The next day, in honor of Oriole attempts to catch and throw, New York Post headlines screamed: BIRD BRAINS.


Saturday morning, we met an old buddy from Roland Park, J. B. Howard, at the Coffee Shop on Union Square West. Now hip-slick-and-cool, the Shop was once the kind of deco lunch room that existed here on a street named for one of J. B.'s distant relatives, John Eager Howard.

Unlike us, J. B. had watched the previous night's entire game, although his concentration broke slightly when a bachelorette party descended on his quiet pub. Drinking heavily, the young women proceeded, he declared, to remove their blouses while dancing around the bar.

Nonetheless, said J. B., recounting the O's horrific eighth inning, the evening was "a disaster."

The rest of the day was again spent on the Lower East Side, where we stumbled upon the weekend's rarities.

The first was a hippie bus, one of those half-sized school buses converted into a mobile home complete with a Dutch door and cacti growing on the dashboard. The kicker was on top of the bus, where the groovies had welded the hollowed-out body of a Volkswagen van.

A skylight? "No," said a guy in his 20s. "It's my Dad's master bedroom."

Later, we were treated to something even more surreal: a wooden coffin sticking out of the trunk of a yellow cab.

The record 48,974 fans who showed up at Camden Yards that night could have used it to bury the home team, who fell to the Yankees 8-4 behind four New York home runs.

Returning from a screening of Al Pacino's "Looking for Richard" at the Angelika Film Center on Mercer Street, we were again greeted by our friend behind the Chelsea desk.

"Let me give you the instant replay," he said, pretending to be Darryl Strawberry. He hit one imaginary home run and repeated: "Let me give you the instant replay."

Why? Because Darryl hit two homers. The Post gloated: BOMBERS AWAY!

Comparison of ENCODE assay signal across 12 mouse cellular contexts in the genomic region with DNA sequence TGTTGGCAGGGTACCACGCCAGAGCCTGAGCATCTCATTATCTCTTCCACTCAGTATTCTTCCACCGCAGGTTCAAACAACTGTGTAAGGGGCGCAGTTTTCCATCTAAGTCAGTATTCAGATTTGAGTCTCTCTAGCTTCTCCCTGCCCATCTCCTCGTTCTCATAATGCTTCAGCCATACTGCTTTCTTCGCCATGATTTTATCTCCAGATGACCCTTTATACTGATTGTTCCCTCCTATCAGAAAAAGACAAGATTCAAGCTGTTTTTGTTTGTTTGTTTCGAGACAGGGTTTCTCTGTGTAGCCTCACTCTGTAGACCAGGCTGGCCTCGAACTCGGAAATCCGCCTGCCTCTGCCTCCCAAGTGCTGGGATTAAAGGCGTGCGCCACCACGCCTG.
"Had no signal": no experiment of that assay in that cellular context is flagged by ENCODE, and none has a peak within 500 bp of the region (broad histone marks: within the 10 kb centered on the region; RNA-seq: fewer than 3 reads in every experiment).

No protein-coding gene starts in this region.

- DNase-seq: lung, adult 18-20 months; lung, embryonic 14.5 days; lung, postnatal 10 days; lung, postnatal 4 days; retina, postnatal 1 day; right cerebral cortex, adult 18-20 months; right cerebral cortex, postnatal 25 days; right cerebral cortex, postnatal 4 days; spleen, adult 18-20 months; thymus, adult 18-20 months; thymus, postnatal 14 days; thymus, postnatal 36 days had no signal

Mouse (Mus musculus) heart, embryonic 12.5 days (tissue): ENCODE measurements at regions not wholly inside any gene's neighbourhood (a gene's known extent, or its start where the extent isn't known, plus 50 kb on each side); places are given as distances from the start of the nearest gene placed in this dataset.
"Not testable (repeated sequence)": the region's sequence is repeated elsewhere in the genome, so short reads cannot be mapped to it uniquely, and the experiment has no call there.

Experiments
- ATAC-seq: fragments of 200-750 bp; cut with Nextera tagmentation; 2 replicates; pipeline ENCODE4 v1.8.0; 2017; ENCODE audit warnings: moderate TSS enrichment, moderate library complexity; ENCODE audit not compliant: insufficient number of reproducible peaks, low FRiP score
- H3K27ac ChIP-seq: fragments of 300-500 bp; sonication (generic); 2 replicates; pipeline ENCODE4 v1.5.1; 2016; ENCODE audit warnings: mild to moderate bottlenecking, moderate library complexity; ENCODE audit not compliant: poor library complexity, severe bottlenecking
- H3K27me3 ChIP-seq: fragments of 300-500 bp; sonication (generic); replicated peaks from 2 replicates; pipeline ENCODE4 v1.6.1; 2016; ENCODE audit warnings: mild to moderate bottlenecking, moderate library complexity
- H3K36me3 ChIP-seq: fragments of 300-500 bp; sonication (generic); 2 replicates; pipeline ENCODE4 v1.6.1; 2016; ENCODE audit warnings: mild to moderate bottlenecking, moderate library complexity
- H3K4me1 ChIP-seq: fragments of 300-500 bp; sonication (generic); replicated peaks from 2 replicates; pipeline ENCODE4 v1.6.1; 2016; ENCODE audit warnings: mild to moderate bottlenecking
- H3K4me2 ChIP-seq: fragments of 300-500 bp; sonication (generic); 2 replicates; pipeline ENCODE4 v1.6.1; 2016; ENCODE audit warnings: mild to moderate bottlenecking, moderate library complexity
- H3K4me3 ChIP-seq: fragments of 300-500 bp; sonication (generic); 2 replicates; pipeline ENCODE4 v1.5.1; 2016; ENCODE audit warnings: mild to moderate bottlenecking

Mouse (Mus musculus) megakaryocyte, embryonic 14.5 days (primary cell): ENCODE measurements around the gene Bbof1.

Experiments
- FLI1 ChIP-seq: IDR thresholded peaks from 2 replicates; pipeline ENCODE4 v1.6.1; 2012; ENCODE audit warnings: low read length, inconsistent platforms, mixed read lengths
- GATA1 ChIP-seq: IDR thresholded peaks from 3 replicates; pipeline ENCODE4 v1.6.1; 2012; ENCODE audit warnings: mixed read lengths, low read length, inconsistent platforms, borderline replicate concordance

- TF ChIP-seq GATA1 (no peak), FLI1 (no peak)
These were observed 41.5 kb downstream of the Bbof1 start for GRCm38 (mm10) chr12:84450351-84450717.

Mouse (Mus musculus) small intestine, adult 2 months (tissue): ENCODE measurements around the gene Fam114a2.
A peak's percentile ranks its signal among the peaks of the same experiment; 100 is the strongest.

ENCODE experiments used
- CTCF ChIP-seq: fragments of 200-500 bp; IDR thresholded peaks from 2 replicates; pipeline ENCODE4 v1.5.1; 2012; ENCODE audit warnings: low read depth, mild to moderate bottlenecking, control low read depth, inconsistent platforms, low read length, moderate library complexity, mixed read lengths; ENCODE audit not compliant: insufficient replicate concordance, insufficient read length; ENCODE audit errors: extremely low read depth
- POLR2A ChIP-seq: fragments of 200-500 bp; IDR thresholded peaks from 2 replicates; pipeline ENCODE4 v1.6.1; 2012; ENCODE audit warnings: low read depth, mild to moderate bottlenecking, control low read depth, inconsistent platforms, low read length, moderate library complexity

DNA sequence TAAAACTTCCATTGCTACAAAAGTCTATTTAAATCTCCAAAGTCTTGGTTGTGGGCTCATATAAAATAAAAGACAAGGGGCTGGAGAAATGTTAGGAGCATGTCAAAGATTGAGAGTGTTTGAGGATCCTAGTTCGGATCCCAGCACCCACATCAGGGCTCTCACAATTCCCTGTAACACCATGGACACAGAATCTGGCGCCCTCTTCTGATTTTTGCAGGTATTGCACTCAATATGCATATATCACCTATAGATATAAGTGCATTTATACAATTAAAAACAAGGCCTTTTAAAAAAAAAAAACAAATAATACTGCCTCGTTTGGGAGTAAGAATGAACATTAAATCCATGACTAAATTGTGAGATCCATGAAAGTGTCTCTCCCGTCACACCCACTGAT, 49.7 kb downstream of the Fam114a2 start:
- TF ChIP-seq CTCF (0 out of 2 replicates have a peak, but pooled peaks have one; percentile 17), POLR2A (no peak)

Sunday was the day we went to see the long-lost "Rolling Stones Rock and Roll Circus" at Lincoln Center. The film started at 4 p.m., about the same time Game 5 got under way in Baltimore. By then, it was hard to believe that the Birds were in much better shape than the Stones' Brian Jones -- dead -- but we nurtured hope that it ain't over 'til it's over.

Outside the theater was a poster for an Oct. 28 concert called "I Am Anne Frank." Inside, a young Mick Jagger sang: "I rode a tank, held a general's rank, when the blitzkrieg raged and the bodies stank "

Does anyone else believe that Mick has a debt to settle in the world to come?

The "Circus" was superb. John Lennon sang the blues, there was priceless footage of the incomparable Keith Moon, and the crowd applauded nearly every song except the one marred by Yoko Ono.

On the ride to the bus station, the cabbie had the game on with the Birds down 6-0. Cold comfort was not having to face the home run-hitting desk clerk again, who on this day could have imitated his boys three times.

On the bus ride home, we asked no one for a score, simultaneously trying to forget while indulging in the folly of a comeback. They wound up hitting three homers late in the game, only to lose 6-4.

At least the news was delivered by a friendly face on hallowed ground. A chum picked us up at the O'Donnell Street bus station and tossed our bags into his trunk with the old balm: "Wait'll next year."

Rafael Alvarez is a reporter for The Sun.

Pub Date: 10/20/96